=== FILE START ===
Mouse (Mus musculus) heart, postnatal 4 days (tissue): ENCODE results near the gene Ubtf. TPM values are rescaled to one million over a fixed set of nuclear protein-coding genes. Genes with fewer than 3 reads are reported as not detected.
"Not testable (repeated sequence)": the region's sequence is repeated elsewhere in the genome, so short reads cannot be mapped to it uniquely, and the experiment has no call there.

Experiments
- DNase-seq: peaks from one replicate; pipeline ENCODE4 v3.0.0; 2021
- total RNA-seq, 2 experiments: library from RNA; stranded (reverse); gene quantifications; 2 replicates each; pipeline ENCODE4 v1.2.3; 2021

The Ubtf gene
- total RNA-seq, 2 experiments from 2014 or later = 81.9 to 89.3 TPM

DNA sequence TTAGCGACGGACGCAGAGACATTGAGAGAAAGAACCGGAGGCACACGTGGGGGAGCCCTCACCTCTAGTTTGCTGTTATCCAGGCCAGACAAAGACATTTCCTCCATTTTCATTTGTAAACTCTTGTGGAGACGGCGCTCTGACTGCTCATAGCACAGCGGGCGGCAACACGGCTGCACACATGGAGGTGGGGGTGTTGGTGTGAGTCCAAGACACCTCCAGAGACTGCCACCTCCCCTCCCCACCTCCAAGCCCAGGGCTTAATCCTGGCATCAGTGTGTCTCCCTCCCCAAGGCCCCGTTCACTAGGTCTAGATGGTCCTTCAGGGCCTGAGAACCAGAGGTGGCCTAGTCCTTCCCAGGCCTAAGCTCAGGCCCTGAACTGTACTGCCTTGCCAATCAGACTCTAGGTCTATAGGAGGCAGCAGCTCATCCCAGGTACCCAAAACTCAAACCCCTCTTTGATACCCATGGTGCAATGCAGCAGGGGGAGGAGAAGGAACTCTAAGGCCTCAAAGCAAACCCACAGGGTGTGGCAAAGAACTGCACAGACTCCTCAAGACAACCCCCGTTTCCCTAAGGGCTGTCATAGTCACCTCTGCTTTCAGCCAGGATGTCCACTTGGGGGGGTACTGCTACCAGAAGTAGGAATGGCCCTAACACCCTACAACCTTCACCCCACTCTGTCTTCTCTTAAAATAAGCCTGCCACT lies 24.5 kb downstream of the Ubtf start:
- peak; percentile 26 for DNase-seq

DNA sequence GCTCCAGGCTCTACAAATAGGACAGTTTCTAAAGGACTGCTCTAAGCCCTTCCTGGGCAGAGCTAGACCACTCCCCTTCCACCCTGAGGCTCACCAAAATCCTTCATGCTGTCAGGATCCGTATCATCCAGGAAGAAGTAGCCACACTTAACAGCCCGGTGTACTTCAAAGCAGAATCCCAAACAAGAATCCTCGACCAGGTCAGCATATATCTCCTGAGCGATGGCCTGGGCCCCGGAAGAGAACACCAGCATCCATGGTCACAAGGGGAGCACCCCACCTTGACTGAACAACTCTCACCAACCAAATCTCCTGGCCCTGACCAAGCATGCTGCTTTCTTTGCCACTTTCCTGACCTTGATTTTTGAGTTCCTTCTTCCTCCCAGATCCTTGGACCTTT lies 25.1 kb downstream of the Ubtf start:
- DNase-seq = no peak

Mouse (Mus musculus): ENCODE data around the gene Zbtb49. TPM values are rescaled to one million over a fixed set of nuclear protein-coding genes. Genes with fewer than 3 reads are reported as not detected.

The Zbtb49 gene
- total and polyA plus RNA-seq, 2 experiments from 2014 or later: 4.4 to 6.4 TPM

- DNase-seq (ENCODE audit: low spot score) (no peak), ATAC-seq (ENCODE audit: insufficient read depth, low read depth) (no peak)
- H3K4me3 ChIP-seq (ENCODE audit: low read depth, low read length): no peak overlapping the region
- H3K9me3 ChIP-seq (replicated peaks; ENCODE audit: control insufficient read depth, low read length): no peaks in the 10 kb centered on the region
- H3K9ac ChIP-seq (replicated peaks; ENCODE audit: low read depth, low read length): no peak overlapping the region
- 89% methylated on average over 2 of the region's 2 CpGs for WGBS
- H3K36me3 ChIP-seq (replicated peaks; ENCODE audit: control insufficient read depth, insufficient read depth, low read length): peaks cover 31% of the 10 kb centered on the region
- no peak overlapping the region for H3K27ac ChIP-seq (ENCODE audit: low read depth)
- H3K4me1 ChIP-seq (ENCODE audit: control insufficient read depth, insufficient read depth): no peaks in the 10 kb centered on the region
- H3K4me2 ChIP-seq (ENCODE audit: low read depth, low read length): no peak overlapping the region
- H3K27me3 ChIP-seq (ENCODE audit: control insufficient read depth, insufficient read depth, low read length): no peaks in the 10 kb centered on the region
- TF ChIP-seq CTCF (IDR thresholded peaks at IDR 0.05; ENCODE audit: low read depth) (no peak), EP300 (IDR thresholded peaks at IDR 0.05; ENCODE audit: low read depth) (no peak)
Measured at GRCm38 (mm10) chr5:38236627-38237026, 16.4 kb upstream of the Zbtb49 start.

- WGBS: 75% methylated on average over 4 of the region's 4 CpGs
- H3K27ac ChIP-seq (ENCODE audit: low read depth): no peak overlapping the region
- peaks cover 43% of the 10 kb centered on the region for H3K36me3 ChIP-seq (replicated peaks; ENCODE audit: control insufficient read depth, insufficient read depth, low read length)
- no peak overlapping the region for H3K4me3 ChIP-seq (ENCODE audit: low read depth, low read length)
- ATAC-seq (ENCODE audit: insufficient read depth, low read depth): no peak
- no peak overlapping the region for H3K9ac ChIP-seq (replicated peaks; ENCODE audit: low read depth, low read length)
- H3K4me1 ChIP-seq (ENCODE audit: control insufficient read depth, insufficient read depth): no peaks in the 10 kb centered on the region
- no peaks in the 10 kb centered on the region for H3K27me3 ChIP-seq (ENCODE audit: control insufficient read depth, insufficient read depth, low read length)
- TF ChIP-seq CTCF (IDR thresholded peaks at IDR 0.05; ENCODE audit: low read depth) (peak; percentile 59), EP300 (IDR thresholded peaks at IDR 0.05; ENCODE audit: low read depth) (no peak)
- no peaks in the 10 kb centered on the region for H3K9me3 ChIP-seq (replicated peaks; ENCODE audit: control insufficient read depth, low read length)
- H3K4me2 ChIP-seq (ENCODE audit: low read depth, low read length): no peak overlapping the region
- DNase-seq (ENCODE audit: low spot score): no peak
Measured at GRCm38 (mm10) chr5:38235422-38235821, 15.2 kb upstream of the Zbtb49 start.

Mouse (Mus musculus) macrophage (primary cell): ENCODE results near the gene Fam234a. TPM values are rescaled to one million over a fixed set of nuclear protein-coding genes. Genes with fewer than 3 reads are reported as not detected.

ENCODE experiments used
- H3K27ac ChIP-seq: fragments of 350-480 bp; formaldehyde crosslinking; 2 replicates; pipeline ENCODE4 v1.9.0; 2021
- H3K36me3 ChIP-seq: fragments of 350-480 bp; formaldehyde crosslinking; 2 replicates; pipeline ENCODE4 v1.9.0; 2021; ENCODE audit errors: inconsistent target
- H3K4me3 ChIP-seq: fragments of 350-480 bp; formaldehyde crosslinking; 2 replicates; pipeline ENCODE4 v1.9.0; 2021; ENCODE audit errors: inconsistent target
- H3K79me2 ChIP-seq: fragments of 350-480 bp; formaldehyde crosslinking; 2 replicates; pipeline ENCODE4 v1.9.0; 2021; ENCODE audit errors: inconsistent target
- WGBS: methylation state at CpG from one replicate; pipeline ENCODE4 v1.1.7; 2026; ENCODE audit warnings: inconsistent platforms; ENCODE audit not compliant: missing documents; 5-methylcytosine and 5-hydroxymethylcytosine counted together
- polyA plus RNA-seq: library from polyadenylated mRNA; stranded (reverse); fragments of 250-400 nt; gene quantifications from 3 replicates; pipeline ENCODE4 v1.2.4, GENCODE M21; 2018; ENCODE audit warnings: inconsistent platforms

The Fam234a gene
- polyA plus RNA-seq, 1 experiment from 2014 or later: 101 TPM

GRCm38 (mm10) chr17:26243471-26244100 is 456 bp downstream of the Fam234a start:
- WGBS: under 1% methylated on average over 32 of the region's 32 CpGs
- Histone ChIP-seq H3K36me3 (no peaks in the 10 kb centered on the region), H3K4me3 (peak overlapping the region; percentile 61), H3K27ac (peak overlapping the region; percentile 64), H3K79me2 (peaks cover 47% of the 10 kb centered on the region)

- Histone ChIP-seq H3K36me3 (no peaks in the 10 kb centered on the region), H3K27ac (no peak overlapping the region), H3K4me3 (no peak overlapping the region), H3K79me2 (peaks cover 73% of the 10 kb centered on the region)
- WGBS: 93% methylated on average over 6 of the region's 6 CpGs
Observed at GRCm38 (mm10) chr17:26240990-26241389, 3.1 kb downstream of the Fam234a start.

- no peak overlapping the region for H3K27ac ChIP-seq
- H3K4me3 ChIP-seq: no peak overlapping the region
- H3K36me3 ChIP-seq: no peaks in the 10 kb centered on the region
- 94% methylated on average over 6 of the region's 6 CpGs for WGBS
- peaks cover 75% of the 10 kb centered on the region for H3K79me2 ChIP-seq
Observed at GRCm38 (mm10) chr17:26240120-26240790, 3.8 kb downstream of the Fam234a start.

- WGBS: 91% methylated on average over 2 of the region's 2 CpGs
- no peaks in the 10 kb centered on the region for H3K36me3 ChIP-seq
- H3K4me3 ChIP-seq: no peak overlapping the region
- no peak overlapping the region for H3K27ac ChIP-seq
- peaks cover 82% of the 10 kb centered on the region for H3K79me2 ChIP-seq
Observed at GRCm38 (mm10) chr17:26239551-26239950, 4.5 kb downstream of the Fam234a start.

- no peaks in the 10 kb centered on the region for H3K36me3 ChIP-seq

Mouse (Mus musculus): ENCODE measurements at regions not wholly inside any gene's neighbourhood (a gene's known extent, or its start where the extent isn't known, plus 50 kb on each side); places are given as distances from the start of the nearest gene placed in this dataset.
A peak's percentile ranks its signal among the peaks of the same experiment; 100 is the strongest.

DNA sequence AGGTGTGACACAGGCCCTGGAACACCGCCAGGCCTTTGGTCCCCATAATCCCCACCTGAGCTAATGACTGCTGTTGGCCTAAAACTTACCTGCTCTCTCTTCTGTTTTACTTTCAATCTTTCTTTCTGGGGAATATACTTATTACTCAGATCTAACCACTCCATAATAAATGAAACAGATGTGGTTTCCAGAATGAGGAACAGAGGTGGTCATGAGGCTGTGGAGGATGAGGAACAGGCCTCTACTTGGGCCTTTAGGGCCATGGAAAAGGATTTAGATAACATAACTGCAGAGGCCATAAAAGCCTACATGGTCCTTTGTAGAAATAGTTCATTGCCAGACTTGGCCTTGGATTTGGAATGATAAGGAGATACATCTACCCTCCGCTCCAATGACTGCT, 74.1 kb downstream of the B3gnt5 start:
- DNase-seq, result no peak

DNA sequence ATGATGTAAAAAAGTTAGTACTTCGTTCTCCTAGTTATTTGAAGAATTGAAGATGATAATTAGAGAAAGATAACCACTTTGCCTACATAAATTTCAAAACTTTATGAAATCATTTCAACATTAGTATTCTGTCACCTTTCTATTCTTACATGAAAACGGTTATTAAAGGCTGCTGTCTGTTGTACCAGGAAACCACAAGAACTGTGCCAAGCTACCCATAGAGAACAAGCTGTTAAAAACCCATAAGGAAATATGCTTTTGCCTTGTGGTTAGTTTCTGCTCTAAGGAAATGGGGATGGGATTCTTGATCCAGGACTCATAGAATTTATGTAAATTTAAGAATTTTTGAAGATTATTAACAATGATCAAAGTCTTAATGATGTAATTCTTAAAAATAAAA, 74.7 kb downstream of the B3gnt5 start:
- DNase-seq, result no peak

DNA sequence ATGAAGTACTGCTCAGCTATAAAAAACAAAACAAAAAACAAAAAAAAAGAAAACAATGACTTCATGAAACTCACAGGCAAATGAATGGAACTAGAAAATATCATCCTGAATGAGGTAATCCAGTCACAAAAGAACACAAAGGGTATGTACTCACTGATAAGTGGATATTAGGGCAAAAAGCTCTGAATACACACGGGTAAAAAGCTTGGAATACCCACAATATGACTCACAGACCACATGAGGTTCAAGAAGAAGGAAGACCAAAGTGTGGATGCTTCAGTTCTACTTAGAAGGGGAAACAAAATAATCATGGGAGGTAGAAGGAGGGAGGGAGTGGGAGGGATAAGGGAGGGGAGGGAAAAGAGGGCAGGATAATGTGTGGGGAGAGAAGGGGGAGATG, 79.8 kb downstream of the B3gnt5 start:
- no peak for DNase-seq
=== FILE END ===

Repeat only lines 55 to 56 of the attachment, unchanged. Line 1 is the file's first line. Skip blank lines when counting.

Observed at GRCm38 (mm10) chr17:26240990-26241389, 3.1 kb downstream of the Fam234a start.

- no peak overlapping the region for H3K27ac ChIP-seq